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Monosaccharide with its carbonyl group found on end rather than middle carbon.
Aldoses are sugars as too are ketoses and indeed all monosaccharides as well as disaccharides. All monosacharides, of the molecular formula (CH2O)n, possess one carbonyl group and n - 1 hydroxyl groups. In the case of aldoses, that carbonyl group is an aldehyde, that is, found on an end carbon. Biologically important aldoses include the hexoses, glucose and galactose, and the pentose, ribose (of RNA fame), and the triose, glyceraldehyde.
Because sugars have a molecular formula of (CH2O)n, in their non-ring form all carbons but one will have a hydroxyl group attached. The odd carbon out, by contrast, will have a carbonyl group. For example, with a triose, one carbon, the middle carbon, will consist of a HC-OH unit (plus two C-C bonds), one end will instead consist of HO-CH2 (plus one C-C bond), and the other end will consist of HC=O (plus one C-C bond). Adding up all of the atoms you can see that there are 2 + 3 + 1 = 6 hydrogens, 1 + 1 + 1 = 3 oxygens, and of course 3 carbons = (CH2O)3. Since a carbonyl group found on an end carbon is an aldehyde, this triose therefore is an aldehyde. Indeed, it is the aldose, glyceraldehyde.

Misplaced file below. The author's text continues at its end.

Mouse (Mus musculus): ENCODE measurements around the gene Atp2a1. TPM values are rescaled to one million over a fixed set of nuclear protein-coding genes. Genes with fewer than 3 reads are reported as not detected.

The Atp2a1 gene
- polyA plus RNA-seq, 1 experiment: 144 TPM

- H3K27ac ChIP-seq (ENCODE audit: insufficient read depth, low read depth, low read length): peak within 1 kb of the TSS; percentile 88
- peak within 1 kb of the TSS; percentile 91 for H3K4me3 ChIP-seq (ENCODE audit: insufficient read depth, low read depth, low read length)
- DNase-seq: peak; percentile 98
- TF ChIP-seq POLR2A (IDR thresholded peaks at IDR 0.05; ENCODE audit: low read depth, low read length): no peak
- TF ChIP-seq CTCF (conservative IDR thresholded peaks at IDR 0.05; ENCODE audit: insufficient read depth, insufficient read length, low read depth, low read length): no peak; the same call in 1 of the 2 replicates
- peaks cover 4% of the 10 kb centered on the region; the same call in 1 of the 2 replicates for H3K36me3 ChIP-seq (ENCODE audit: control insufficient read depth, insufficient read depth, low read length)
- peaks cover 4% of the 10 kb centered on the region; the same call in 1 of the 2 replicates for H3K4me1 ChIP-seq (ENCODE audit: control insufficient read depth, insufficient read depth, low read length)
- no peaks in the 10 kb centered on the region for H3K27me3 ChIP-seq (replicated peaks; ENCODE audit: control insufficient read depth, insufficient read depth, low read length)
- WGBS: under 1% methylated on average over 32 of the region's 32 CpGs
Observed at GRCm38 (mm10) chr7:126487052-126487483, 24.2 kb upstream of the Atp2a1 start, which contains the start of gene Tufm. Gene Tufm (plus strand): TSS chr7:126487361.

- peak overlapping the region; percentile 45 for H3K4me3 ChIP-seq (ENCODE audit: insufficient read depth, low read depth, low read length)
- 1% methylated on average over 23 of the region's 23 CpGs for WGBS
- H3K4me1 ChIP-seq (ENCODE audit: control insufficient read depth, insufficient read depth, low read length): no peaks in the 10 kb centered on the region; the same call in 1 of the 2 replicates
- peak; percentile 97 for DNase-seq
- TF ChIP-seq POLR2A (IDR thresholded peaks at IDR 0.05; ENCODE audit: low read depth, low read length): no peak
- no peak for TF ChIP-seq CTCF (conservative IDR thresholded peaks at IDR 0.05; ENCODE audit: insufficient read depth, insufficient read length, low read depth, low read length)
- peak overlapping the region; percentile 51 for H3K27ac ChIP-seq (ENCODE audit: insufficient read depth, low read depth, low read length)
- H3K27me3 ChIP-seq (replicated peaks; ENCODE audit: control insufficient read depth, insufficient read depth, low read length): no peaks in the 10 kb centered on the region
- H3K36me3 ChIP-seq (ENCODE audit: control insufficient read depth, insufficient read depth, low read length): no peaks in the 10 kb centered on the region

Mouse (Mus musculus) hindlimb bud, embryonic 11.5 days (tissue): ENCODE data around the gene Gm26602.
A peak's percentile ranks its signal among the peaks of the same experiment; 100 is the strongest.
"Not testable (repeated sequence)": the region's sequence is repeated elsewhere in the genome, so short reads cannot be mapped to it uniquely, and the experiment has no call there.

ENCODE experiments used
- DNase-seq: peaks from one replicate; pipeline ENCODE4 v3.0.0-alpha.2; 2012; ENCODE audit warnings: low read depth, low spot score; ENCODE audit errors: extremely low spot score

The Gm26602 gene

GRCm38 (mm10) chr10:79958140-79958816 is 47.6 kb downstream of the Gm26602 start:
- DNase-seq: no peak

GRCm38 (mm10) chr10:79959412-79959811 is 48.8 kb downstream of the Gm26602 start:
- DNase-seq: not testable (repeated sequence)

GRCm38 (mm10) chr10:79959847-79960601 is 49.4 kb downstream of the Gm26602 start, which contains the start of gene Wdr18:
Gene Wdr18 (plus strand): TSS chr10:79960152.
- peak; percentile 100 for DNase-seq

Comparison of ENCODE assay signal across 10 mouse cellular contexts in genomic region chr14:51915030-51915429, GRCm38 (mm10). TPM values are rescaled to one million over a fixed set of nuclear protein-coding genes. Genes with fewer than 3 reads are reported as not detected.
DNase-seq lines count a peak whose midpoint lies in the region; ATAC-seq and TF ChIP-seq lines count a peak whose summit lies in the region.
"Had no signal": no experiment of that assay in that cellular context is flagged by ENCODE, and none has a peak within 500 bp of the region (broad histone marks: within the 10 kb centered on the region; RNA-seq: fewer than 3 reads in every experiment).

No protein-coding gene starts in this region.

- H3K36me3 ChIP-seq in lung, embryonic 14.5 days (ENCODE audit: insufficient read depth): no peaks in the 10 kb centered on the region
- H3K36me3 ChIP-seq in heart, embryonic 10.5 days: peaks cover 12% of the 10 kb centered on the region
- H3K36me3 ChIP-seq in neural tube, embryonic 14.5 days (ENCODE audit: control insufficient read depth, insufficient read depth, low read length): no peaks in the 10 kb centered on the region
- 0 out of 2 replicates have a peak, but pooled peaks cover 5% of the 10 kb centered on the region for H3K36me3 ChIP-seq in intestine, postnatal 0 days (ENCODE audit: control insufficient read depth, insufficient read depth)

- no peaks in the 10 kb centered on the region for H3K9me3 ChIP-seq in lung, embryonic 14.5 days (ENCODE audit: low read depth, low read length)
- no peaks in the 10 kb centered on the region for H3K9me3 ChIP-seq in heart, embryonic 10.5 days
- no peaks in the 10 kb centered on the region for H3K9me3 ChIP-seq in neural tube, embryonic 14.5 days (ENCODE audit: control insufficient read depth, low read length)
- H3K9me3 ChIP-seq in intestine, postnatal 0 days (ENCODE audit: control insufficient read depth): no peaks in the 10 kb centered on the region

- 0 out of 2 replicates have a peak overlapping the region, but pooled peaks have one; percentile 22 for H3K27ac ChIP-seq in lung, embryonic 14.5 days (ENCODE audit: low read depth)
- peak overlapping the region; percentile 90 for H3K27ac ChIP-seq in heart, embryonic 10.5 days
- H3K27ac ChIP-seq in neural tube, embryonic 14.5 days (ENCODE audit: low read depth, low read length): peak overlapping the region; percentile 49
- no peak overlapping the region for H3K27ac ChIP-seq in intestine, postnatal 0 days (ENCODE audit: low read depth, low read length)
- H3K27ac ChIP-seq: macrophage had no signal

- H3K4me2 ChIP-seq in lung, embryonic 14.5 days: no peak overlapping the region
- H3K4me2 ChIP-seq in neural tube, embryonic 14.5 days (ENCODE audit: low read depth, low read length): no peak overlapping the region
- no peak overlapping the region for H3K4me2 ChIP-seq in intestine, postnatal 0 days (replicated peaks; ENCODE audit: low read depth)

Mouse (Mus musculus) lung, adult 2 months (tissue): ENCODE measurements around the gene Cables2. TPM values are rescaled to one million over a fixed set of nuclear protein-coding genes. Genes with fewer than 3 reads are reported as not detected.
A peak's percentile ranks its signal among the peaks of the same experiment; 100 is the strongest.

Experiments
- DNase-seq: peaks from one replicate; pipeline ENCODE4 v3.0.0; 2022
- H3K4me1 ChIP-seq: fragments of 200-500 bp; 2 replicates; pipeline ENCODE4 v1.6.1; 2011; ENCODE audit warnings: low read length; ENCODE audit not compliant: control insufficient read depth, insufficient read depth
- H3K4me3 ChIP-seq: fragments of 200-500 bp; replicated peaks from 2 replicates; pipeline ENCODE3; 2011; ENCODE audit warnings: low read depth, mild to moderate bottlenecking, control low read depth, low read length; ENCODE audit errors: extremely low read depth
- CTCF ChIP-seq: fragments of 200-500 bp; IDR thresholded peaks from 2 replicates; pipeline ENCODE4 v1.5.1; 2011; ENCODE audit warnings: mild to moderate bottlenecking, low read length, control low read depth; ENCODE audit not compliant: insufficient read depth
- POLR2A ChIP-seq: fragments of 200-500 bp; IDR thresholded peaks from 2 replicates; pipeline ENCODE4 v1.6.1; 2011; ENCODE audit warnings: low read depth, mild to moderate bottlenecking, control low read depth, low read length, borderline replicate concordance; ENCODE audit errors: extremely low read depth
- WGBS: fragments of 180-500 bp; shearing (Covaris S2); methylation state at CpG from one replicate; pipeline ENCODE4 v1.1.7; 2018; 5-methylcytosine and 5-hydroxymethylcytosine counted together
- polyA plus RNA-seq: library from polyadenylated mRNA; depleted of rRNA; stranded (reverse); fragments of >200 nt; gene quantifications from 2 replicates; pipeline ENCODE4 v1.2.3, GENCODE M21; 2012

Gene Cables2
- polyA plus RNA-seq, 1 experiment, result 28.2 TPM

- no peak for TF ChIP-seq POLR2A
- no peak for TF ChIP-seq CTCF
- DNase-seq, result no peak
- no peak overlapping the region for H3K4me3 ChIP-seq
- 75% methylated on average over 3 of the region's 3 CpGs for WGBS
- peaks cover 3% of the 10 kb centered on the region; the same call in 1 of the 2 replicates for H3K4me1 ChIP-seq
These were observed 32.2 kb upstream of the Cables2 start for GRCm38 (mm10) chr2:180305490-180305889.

Note also that the middle carbon on glyceraldehyde is chiral since HO-CH2, -OH, H, and HC=O are not identical. That is, glyceraldehyde, like all sugars that are trioses or larger, in principle can possess enantiomers (i.e., optical isomers).
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